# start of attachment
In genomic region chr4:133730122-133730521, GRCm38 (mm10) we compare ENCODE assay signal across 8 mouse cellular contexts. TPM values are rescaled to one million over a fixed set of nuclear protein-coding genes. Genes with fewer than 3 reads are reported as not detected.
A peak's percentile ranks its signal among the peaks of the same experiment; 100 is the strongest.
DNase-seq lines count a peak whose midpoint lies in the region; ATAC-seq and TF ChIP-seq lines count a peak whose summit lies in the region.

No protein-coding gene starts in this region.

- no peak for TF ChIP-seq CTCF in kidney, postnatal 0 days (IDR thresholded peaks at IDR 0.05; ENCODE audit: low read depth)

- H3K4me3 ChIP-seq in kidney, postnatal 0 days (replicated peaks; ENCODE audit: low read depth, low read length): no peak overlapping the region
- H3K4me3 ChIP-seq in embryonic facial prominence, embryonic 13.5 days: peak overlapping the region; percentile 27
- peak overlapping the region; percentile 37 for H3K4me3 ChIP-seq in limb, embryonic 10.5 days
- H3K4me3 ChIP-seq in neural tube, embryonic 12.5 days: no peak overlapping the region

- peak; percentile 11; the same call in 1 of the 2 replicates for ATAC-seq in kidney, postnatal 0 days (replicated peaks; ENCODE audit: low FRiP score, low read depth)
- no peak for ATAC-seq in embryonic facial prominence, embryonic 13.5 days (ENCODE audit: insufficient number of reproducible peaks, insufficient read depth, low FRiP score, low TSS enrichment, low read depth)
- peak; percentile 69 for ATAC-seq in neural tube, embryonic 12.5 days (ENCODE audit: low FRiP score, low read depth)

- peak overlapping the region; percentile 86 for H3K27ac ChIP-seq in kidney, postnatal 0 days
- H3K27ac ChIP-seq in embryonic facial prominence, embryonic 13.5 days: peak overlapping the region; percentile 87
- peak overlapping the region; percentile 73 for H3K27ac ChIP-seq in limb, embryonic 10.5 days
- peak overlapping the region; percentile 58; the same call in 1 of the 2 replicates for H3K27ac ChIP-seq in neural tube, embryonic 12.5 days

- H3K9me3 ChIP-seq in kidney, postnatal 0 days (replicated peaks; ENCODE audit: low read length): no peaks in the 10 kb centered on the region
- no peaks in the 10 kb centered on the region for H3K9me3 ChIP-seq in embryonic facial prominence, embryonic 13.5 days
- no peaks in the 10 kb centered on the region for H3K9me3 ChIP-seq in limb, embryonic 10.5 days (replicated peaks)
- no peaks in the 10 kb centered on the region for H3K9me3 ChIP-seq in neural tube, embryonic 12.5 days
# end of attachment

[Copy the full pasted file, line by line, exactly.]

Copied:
In genomic region chr4:133730122-133730521, GRCm38 (mm10) we compare ENCODE assay signal across 8 mouse cellular contexts. TPM values are rescaled to one million over a fixed set of nuclear protein-coding genes. Genes with fewer than 3 reads are reported as not detected.
A peak's percentile ranks its signal among the peaks of the same experiment; 100 is the strongest.
DNase-seq lines count a peak whose midpoint lies in the region; ATAC-seq and TF ChIP-seq lines count a peak whose summit lies in the region.

No protein-coding gene starts in this region.

- no peak for TF ChIP-seq CTCF in kidney, postnatal 0 days (IDR thresholded peaks at IDR 0.05; ENCODE audit: low read depth)

- H3K4me3 ChIP-seq in kidney, postnatal 0 days (replicated peaks; ENCODE audit: low read depth, low read length): no peak overlapping the region
- H3K4me3 ChIP-seq in embryonic facial prominence, embryonic 13.5 days: peak overlapping the region; percentile 27
- peak overlapping the region; percentile 37 for H3K4me3 ChIP-seq in limb, embryonic 10.5 days
- H3K4me3 ChIP-seq in neural tube, embryonic 12.5 days: no peak overlapping the region

- peak; percentile 11; the same call in 1 of the 2 replicates for ATAC-seq in kidney, postnatal 0 days (replicated peaks; ENCODE audit: low FRiP score, low read depth)
- no peak for ATAC-seq in embryonic facial prominence, embryonic 13.5 days (ENCODE audit: insufficient number of reproducible peaks, insufficient read depth, low FRiP score, low TSS enrichment, low read depth)
- peak; percentile 69 for ATAC-seq in neural tube, embryonic 12.5 days (ENCODE audit: low FRiP score, low read depth)

- peak overlapping the region; percentile 86 for H3K27ac ChIP-seq in kidney, postnatal 0 days
- H3K27ac ChIP-seq in embryonic facial prominence, embryonic 13.5 days: peak overlapping the region; percentile 87
- peak overlapping the region; percentile 73 for H3K27ac ChIP-seq in limb, embryonic 10.5 days
- peak overlapping the region; percentile 58; the same call in 1 of the 2 replicates for H3K27ac ChIP-seq in neural tube, embryonic 12.5 days

- H3K9me3 ChIP-seq in kidney, postnatal 0 days (replicated peaks; ENCODE audit: low read length): no peaks in the 10 kb centered on the region
- no peaks in the 10 kb centered on the region for H3K9me3 ChIP-seq in embryonic facial prominence, embryonic 13.5 days
- no peaks in the 10 kb centered on the region for H3K9me3 ChIP-seq in limb, embryonic 10.5 days (replicated peaks)
- no peaks in the 10 kb centered on the region for H3K9me3 ChIP-seq in neural tube, embryonic 12.5 days